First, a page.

Beat the Winter Blues by Switching Up Your Routine


With the winter months approaching, mood can worsen, resulting in a condition known as “the winter blues.” People often resort to staying inside more, and motivation declines. It is easy to fall into a comfortable routine with little variance.

Routines are great for creating order and consistency in our lives. Overall, people respond well to maintaining a set schedule. However, routines can become mundane. Over time, a routine without any excitement can lead to feelings of depression. This has been the case with many of the individuals I work with in therapy.

Here are four ways to change up your routine and beat the winter blues.

Schedule Things to Look Forward To

I often hear from my clients about struggles with anticipation anxiety – worrying about what’s to come this week. If we can have this type of negative anticipation, we can certainly have some more positive experiences in our lives. Having something you feel excited about each week gives us that anticipation for fun. This doesn’t have to be something that costs a lot of money or takes up a lot of your time. Perhaps it is meeting a friend for lunch, going to see a holiday show, or reengaging in an old hobby.

Try Something New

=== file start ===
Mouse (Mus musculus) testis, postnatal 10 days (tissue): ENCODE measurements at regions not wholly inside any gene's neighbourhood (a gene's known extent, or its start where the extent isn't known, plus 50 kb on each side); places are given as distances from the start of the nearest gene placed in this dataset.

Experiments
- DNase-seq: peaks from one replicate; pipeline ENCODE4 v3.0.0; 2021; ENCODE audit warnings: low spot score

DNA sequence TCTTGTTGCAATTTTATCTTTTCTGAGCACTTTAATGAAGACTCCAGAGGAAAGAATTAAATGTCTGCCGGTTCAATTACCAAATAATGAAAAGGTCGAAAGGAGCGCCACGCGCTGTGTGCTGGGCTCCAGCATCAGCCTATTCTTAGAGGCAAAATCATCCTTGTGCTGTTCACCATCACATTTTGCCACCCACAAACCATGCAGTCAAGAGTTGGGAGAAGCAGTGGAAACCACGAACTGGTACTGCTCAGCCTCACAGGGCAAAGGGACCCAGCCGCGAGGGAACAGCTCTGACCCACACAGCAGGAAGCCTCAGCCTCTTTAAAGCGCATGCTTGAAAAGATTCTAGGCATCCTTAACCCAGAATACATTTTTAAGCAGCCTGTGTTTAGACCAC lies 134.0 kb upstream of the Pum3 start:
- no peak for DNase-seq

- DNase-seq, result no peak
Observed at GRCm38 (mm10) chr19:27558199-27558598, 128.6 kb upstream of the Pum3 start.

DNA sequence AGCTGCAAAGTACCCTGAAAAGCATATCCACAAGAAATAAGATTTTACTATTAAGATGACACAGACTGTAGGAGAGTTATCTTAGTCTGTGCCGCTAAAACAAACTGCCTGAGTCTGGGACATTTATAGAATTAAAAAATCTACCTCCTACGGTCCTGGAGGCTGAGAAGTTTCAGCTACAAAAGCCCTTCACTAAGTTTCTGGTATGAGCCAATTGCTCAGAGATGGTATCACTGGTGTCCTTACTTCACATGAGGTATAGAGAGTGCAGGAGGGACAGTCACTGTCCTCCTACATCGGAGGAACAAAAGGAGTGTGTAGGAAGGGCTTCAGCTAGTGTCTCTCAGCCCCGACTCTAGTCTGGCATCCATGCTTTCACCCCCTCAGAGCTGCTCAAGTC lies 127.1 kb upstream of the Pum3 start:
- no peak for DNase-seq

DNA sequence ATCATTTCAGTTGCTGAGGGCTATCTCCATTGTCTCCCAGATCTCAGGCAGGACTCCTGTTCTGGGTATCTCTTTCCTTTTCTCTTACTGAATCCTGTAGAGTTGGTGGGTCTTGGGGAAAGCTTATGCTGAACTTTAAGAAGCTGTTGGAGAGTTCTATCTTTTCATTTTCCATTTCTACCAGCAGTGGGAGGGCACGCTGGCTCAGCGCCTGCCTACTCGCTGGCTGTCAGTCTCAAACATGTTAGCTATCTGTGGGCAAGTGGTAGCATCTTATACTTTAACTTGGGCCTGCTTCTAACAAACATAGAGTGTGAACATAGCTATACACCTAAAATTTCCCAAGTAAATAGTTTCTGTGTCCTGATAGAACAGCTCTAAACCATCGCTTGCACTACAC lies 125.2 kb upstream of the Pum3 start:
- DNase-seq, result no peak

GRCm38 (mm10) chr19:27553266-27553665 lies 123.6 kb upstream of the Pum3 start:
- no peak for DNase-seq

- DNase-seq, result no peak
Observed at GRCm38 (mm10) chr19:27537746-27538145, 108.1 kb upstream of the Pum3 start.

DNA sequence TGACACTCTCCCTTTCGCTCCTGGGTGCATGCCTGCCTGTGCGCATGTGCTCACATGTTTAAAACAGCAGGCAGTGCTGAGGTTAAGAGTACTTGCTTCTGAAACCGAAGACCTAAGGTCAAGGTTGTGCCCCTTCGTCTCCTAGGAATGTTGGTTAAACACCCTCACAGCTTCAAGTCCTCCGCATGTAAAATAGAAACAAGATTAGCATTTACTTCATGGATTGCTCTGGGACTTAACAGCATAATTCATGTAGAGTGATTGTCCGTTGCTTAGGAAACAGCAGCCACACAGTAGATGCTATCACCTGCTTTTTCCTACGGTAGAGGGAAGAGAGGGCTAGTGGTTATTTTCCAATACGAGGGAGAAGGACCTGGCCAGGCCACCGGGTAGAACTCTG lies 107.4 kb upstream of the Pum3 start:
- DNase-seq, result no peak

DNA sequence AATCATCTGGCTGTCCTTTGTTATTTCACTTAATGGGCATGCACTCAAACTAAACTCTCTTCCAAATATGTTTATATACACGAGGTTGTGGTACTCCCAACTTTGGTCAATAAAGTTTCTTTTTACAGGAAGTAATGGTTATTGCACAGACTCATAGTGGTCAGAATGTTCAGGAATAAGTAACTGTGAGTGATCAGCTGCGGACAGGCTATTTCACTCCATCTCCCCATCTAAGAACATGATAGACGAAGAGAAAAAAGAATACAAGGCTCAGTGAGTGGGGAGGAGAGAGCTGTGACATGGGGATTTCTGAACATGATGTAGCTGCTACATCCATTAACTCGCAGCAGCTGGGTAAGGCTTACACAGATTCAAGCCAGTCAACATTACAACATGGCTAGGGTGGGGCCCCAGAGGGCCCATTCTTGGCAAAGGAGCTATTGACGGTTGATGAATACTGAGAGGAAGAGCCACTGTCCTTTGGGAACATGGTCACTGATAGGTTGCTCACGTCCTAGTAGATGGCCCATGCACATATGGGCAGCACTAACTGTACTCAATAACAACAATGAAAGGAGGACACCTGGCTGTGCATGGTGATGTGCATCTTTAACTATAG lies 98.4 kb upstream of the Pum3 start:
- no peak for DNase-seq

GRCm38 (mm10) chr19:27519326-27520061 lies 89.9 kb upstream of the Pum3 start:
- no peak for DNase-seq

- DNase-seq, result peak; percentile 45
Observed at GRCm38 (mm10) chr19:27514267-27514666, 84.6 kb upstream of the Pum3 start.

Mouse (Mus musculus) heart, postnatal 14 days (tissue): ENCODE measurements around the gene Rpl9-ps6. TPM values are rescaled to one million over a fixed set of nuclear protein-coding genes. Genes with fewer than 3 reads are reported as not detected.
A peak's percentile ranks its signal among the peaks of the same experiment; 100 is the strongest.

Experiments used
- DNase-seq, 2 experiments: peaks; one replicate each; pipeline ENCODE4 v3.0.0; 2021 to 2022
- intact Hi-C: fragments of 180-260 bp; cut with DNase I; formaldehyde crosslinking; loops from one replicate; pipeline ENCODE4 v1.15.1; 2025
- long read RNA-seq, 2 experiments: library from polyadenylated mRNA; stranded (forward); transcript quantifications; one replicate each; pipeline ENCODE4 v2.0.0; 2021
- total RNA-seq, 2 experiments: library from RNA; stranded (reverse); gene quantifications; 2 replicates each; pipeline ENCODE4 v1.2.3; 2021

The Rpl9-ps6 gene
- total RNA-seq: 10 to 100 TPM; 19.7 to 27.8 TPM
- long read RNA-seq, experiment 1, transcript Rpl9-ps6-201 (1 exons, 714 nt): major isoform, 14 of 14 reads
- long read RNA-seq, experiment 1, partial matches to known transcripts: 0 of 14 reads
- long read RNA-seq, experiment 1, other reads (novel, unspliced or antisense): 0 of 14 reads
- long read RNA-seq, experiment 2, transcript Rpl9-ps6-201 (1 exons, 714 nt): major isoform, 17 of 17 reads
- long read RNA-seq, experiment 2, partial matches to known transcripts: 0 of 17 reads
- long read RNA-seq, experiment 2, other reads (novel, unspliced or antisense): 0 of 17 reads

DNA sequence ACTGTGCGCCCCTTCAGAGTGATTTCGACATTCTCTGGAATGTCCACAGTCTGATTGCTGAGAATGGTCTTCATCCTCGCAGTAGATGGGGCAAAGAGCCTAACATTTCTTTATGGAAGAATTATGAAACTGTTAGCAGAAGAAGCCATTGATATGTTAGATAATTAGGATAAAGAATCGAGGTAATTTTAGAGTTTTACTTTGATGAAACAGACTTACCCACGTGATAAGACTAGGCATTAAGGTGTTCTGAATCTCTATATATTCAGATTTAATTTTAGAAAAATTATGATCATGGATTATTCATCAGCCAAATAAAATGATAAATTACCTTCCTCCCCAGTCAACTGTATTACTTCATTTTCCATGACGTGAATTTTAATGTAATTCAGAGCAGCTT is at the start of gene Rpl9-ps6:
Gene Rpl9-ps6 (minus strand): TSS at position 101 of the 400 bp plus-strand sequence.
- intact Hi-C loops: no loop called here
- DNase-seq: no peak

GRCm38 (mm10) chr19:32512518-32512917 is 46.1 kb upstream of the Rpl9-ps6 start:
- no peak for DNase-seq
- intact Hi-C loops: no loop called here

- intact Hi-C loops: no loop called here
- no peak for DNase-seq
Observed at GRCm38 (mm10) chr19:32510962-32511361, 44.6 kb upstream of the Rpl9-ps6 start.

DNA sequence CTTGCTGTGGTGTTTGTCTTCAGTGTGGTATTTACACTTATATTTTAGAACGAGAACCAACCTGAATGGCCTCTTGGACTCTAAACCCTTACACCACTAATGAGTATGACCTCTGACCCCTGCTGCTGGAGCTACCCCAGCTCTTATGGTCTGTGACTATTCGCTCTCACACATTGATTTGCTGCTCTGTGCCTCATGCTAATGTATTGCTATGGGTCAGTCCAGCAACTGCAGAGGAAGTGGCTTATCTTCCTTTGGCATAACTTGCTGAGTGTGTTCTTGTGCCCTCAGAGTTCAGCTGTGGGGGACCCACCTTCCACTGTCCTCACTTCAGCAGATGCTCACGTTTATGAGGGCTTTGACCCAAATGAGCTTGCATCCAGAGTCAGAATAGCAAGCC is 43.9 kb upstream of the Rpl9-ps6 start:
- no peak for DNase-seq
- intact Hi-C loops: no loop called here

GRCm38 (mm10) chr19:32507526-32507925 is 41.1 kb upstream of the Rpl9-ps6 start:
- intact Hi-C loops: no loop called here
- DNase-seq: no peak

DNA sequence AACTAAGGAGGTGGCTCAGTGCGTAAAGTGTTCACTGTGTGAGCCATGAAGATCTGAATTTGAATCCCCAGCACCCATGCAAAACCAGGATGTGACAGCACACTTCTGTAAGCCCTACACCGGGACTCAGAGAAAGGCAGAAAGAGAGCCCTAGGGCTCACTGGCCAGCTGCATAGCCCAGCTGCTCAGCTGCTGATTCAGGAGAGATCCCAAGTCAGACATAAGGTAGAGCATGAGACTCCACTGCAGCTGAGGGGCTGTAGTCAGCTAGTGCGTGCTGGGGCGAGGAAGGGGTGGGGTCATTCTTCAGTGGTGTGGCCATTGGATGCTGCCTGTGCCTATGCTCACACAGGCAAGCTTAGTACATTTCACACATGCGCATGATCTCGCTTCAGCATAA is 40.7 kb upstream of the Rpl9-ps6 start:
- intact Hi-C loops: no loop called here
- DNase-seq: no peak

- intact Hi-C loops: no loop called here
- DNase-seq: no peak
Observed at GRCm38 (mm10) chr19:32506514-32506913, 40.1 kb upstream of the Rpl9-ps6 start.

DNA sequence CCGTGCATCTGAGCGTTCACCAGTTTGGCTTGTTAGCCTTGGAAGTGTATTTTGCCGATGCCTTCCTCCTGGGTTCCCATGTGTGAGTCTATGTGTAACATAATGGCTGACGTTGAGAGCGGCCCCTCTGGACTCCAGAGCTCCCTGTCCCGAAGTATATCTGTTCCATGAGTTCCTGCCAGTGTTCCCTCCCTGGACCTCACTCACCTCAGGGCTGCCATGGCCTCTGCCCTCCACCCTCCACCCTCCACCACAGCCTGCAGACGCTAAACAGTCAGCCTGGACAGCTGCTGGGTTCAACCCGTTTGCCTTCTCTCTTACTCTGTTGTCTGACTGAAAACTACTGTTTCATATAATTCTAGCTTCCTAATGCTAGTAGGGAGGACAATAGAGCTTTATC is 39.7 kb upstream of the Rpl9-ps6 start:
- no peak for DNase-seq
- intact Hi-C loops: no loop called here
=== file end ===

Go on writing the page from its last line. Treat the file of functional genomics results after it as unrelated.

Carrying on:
Novelty releases dopamine, one of the brain’s feel-good chemicals. Trying new things decreases boredom and presents a challenge. It switches things up. If you don’t end up liking the new activity, at least you can say you tried. In many cases, you’ll end up enjoying the activity in the long term.

Set Short-term Goals

Long-term goals are great, but focusing on more immediate goals usually helps the individual follow through. Short-term goals provide short-term motivation- something that is lost when feeling depressed. Working towards and reaching goals provides a sense of purpose and achievement in our lives. Keep them attainable, time sensitive, and enjoyable.

Get Moving

Unless you engage in a winter sport such as skiing, chances are, you’re less active during this time of the year. Finding a new winter exercise routine has many benefits. Exercise promotes positive mood, as it releases various neurotransmitters that makes us feel happy and energized. It also reduces stress.

With less sunshine, our internal clocks can be altered, which leads to a change in sleep patterns. Exercise promotes better sleep. Joining a class or gym helps us get out of the house and promotes socialization.

Whether you experience a change in mood in the winter months or throughout the entire year, working with a therapist can help you evaluate what may be the cause and how to manage it. The Light Program has trained therapists at multiple locations in Southeastern Pennsylvania – find the nearest location for you.